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    Citi ups India’s current account deficit forecast for FY23 to 2.8% as hike in commodity prices to raise import bill

    Citi ups India’s current account deficit forecast for FY23 to 2.8% as hike in commodity prices to raise import bill

    Citi ups India’s current account deficit forecast for FY23 to 2.8% as hike in commodity prices to raise import bill
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    By CNBC-TV18  IST (Published)

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    Citi said that the higher prices of coal, edible oil, fertilizers will raise import bill by $18-25 billion in FY23, leading to the increase in forecast of CAD.

    Citi Research has increased India's current account deficit (CAD) forecast to 2.8 percent of GDP from 2.5 percent earlier for the financial year 2023 while it has raised the country's balance of payments (BoP) deficit forecast to $18 billion from $7 billion earlier for FY23.
    Current account deficit occurs when the total value of goods and services a country imports is more than the value of goods and services it exports. A balance of payments deficit is a country's import of goods, services, and capital exceeding the export.

    Citi said that the higher prices of coal, edible oil, fertilizers will raise import bill by $18-25 billion in FY23, leading to the increase in forecast of CAD and BoP deficit.

    "Specifically on imports, price effect would be visible on commodities beyond oil and gold. We identify three products (edible oils, coal and fertilizers) where price pressure could add significant upside to the non-oil non-gold import bill," said Citi in its report released on Tuesday.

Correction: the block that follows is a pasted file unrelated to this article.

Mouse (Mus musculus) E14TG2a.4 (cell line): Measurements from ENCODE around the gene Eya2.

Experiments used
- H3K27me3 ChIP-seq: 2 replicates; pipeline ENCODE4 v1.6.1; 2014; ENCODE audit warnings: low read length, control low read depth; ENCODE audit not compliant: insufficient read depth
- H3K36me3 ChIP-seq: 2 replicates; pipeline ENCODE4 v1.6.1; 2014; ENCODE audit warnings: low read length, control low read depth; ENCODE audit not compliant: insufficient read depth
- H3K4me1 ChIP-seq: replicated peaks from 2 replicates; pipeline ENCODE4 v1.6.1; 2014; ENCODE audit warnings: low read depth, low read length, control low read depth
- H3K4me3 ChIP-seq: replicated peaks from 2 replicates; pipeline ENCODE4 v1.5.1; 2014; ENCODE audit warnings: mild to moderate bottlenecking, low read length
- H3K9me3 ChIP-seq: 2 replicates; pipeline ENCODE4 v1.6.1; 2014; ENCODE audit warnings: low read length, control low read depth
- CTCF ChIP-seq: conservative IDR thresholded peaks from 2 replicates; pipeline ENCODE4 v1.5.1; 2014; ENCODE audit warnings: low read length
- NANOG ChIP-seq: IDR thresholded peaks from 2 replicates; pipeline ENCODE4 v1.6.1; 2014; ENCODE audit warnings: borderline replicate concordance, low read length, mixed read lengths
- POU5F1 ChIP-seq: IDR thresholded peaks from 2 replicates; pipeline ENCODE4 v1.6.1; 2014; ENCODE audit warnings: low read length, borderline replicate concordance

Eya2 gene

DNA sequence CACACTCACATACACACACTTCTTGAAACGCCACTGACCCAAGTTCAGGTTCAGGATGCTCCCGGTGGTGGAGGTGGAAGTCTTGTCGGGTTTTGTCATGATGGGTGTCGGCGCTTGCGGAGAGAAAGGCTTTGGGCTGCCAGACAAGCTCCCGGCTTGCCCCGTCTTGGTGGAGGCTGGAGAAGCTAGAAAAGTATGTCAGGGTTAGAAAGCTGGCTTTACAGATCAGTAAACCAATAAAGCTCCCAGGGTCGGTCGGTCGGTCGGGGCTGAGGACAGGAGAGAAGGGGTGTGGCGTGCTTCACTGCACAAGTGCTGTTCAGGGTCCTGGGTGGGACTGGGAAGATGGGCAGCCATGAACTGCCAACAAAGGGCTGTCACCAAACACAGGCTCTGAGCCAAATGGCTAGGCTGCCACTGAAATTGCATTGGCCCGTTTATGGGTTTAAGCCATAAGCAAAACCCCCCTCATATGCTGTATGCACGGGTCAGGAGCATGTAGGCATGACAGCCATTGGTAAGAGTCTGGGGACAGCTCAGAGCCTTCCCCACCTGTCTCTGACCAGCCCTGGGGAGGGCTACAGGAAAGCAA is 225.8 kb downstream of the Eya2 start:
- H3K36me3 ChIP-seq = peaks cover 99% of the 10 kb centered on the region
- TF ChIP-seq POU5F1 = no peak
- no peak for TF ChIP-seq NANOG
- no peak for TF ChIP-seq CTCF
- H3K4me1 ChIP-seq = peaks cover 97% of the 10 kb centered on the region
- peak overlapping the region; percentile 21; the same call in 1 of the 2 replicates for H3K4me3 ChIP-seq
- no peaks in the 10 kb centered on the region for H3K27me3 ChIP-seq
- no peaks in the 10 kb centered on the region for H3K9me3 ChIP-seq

"We see ~USD 18-25bn (0.5-0.7 percent of GDP) upside to import bill from these commodities in FY23. Consequently, we now expect FY23 current account deficit at 2.8 percent of GDP (vs 2.5 percent earlier) and BoP deficit of USD18bn in FY23 (vs USD 7bn earlier)," it added.

    In FY22, price rise and volume had contributed to import and export growth, Citi mentioned, adding that lately, volumes have been moderating while price spike is becoming prime driver of nominal imports.

    "Volume growth of non-petroleum exports fell to 7.6 percent YoY in Feb this year from a recent peak of 9.4 percent YoY in Nov-21," the report said. "This implies that export volume growth had started to taper off even before the start of the Russia-Ukraine conflict. On the other hand, growth in deflators for non-petroleum exports rose to 18.5 percent in Feb from 16.1 percent YoY in Nov-21," it added. 
    According to Citi, the recent trend of falling export volume growth will gather momentum as global demand comes under pressure.
    "Our global economists have reduced our 2022 global growth forecast by -0.6pp to 3.3 percent and our 2023 forecast by -0.1pp to 3.1 percent," it said. Moreover, Citi economists further believe that the Omicron wave in China will significantly affect growth in 2QCY22.
    It, however, added that while volume growth would moderate going forward, prices are marching upwards. "So, despite moderate volumes, nominal export growth is likely to remain healthy in FY23 due to higher prices," said Citi.
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